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Quinn's Junction park and ride still alive, could break ground next spring

Park City Municipal
The proposed site of a park and ride at Quinn's Junction

The Quinn’s Junction park and ride was voted down by the Park City Council this spring, but the project could get another chance later this year.

Park City’s plans for a 465-space park and ride at Quinn’s Junction were put on hold indefinitely after a 3-2 city council vote in May to delay the project.

The majority of councilors cited a need for more cooperation with Summit County, ongoing negotiations with local resorts Park City Mountain and Deer Valley, and a desire to better utilize the existing Richardson Flat park and ride as reasons not to proceed.

The topic was broached again this week at a joint meeting between the Park City and Summit County councils. Park City and Summit County continue to deal with worsening traffic issues, and park and rides that encourage the use of transit are seen as one potential solution.

Park City Councilor Ryan Dickey said the council’s reservations partly stemmed from the existing intersection where State Route 248, Highway 40, and Old Highway 40 all meet. The park and ride would have been built on the northeast side of the interchange, and he said he wants the county’s input before making a busy intersection even busier.

“We don’t want to build something that makes a bad intersection even worse," said Dickey. "It probably was a question back to the county of your level of support. Is this a good idea? If it’s a good idea, is there a commitment to prioritize on some level the moving of [Old Highway] 40, or else would you make a bad problem worse?”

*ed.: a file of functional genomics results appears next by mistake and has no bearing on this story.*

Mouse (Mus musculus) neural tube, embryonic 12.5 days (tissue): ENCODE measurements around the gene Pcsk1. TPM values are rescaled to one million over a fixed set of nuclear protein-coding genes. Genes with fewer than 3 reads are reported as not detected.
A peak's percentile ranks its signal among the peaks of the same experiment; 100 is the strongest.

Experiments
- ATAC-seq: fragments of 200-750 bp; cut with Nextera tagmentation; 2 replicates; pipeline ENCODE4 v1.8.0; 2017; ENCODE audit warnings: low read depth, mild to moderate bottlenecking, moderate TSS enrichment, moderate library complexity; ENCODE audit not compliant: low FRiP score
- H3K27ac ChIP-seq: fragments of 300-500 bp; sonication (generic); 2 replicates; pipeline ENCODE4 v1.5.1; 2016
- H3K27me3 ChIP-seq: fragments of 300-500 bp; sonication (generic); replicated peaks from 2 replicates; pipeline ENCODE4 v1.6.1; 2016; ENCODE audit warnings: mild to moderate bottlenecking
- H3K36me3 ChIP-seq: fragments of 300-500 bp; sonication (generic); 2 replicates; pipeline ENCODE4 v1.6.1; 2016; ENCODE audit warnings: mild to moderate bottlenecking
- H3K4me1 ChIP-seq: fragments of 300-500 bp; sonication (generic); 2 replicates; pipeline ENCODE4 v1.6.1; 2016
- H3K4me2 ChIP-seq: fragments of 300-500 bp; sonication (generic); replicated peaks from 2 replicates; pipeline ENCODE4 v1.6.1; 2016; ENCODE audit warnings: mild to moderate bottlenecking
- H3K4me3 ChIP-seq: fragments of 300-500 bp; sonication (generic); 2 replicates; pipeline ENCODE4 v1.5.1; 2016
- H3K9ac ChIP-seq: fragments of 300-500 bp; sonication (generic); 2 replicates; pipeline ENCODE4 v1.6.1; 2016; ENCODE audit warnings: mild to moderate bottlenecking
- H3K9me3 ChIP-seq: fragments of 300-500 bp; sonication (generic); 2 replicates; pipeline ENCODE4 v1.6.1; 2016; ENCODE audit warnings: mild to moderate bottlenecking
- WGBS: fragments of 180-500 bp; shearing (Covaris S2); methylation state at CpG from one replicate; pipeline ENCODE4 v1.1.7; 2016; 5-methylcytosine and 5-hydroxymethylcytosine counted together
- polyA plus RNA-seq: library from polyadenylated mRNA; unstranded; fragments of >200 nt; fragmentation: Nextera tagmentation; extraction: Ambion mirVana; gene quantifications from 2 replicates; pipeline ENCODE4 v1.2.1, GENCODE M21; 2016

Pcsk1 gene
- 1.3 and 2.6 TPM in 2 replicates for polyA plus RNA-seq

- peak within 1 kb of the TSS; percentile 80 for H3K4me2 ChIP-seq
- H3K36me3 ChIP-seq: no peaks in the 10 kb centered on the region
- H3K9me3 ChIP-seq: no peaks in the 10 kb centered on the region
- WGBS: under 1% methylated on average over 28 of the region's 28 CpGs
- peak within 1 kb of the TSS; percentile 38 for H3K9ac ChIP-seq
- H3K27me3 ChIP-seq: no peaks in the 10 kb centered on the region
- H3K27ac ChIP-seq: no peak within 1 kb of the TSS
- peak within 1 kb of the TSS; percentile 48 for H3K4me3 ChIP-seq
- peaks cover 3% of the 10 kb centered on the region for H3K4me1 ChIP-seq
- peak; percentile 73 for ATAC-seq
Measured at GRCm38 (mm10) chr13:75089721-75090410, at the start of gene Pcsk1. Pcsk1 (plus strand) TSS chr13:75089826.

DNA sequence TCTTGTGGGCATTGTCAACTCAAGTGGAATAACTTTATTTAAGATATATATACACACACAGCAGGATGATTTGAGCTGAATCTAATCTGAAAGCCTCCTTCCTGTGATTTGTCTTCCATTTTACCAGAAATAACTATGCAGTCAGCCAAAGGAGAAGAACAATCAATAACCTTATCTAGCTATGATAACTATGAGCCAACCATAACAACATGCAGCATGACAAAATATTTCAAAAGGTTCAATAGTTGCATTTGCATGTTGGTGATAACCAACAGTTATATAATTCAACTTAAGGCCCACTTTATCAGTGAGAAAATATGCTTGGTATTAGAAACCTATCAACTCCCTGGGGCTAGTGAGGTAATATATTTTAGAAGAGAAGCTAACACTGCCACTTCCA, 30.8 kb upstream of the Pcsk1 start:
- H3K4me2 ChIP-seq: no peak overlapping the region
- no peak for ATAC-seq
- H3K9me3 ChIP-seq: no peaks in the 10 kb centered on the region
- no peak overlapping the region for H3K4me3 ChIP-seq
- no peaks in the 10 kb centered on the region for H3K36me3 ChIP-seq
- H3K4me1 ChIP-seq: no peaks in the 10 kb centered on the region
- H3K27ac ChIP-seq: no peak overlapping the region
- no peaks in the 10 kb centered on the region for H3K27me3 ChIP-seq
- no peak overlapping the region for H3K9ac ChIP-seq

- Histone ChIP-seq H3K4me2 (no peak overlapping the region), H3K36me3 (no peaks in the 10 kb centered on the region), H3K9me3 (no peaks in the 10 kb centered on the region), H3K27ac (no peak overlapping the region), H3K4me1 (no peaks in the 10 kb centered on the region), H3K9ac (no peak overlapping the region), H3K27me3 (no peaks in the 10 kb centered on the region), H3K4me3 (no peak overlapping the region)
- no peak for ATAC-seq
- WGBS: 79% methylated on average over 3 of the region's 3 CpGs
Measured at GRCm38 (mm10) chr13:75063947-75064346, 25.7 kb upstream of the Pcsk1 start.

Summit County Public Works Director Derrick Radke said, yes, the county does have intentions to move Old Highway 40 about 200 feet to the east to give the intersection some breathing room.

“We, as part of our transportation master plan, have always thought that the intersection of [Old Highway] 40 and [State Route] 248 needs to shift as close to the Rail Trail as feasible," he said. "That project needs to happen whether this park and ride goes there or not. It’s already very difficult to come out of that intersection and make a left turn.”

Willingness to move the SR 248 intersection with Old Highway 40 could be what the Park City Council needs to green light the project.

If the city decides to move forward, the majority of funding for the project would come from a nearly $4 million federal transportation grant. Park City would be responsible for roughly $1 million more in construction costs.

Park City Transportation Planning Manager Julia Collins said there is a risk to not making a decision on the project as soon as possible because the grant money could disappear.

“Our $3.8 million from the federal commitment, we’re actually over our three-year threshold of sitting on that capital grant," said Collins. "We continue to plead and beg and say we are working toward a decision on this project, but that is a risk. That could be in jeopardy of going away.”

Both councils agreed that city and county staff will work together on the project in the coming weeks.

Park City Manager Matt Dias said it’s his goal to return with more information on the park and ride by the next joint council meeting later this summer. He said it’s the city’s hope that if a Quinn’s Junction park and ride is deemed a good idea, the project could be put out to bid this winter and begin construction next spring.

Sean Higgins covers all things Park City and is the Saturday Weekend Edition host at KPCW. Sean spent the first five years of his journalism career covering World Cup skiing for Ski Racing Media here in Utah and served as Senior Editor until January 2020. As Senior Editor, he managed the day-to-day news section of skiracing.com, as well as produced and hosted Ski Racing’s weekly podcast. During his tenure with Ski Racing Media, he was also a field reporter for NBC Sports, covering events in Europe.